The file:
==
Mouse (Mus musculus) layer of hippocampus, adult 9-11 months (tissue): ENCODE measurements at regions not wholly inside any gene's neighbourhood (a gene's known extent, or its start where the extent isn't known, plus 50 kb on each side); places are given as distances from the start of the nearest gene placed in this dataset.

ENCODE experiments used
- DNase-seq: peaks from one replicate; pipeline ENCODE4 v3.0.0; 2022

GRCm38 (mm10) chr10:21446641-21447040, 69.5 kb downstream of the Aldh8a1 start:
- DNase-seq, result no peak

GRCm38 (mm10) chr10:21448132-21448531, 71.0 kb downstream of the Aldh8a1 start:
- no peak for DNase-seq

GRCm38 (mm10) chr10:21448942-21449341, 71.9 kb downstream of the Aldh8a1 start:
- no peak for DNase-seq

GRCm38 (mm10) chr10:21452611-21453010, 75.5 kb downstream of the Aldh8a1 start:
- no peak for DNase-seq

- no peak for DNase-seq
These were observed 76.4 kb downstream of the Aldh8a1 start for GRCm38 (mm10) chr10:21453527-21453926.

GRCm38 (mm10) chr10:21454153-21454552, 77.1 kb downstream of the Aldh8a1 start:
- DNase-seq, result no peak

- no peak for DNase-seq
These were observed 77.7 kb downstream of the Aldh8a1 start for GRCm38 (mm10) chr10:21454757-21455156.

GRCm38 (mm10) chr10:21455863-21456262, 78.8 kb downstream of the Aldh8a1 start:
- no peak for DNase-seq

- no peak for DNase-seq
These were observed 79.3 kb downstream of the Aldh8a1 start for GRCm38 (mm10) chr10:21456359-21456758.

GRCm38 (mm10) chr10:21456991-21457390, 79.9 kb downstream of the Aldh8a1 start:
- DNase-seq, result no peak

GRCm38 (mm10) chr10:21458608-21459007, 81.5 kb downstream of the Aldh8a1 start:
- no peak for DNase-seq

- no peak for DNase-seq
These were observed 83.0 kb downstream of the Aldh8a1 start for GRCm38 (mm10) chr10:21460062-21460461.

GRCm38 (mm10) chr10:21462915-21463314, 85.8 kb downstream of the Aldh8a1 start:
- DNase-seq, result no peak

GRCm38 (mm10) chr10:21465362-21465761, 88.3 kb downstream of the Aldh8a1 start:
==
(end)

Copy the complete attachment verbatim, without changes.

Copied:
Mouse (Mus musculus) layer of hippocampus, adult 9-11 months (tissue): ENCODE measurements at regions not wholly inside any gene's neighbourhood (a gene's known extent, or its start where the extent isn't known, plus 50 kb on each side); places are given as distances from the start of the nearest gene placed in this dataset.

ENCODE experiments used
- DNase-seq: peaks from one replicate; pipeline ENCODE4 v3.0.0; 2022

GRCm38 (mm10) chr10:21446641-21447040, 69.5 kb downstream of the Aldh8a1 start:
- DNase-seq, result no peak

GRCm38 (mm10) chr10:21448132-21448531, 71.0 kb downstream of the Aldh8a1 start:
- no peak for DNase-seq

GRCm38 (mm10) chr10:21448942-21449341, 71.9 kb downstream of the Aldh8a1 start:
- no peak for DNase-seq

GRCm38 (mm10) chr10:21452611-21453010, 75.5 kb downstream of the Aldh8a1 start:
- no peak for DNase-seq

- no peak for DNase-seq
These were observed 76.4 kb downstream of the Aldh8a1 start for GRCm38 (mm10) chr10:21453527-21453926.

GRCm38 (mm10) chr10:21454153-21454552, 77.1 kb downstream of the Aldh8a1 start:
- DNase-seq, result no peak

- no peak for DNase-seq
These were observed 77.7 kb downstream of the Aldh8a1 start for GRCm38 (mm10) chr10:21454757-21455156.

GRCm38 (mm10) chr10:21455863-21456262, 78.8 kb downstream of the Aldh8a1 start:
- no peak for DNase-seq

- no peak for DNase-seq
These were observed 79.3 kb downstream of the Aldh8a1 start for GRCm38 (mm10) chr10:21456359-21456758.

GRCm38 (mm10) chr10:21456991-21457390, 79.9 kb downstream of the Aldh8a1 start:
- DNase-seq, result no peak

GRCm38 (mm10) chr10:21458608-21459007, 81.5 kb downstream of the Aldh8a1 start:
- no peak for DNase-seq

- no peak for DNase-seq
These were observed 83.0 kb downstream of the Aldh8a1 start for GRCm38 (mm10) chr10:21460062-21460461.

GRCm38 (mm10) chr10:21462915-21463314, 85.8 kb downstream of the Aldh8a1 start:
- DNase-seq, result no peak

GRCm38 (mm10) chr10:21465362-21465761, 88.3 kb downstream of the Aldh8a1 start: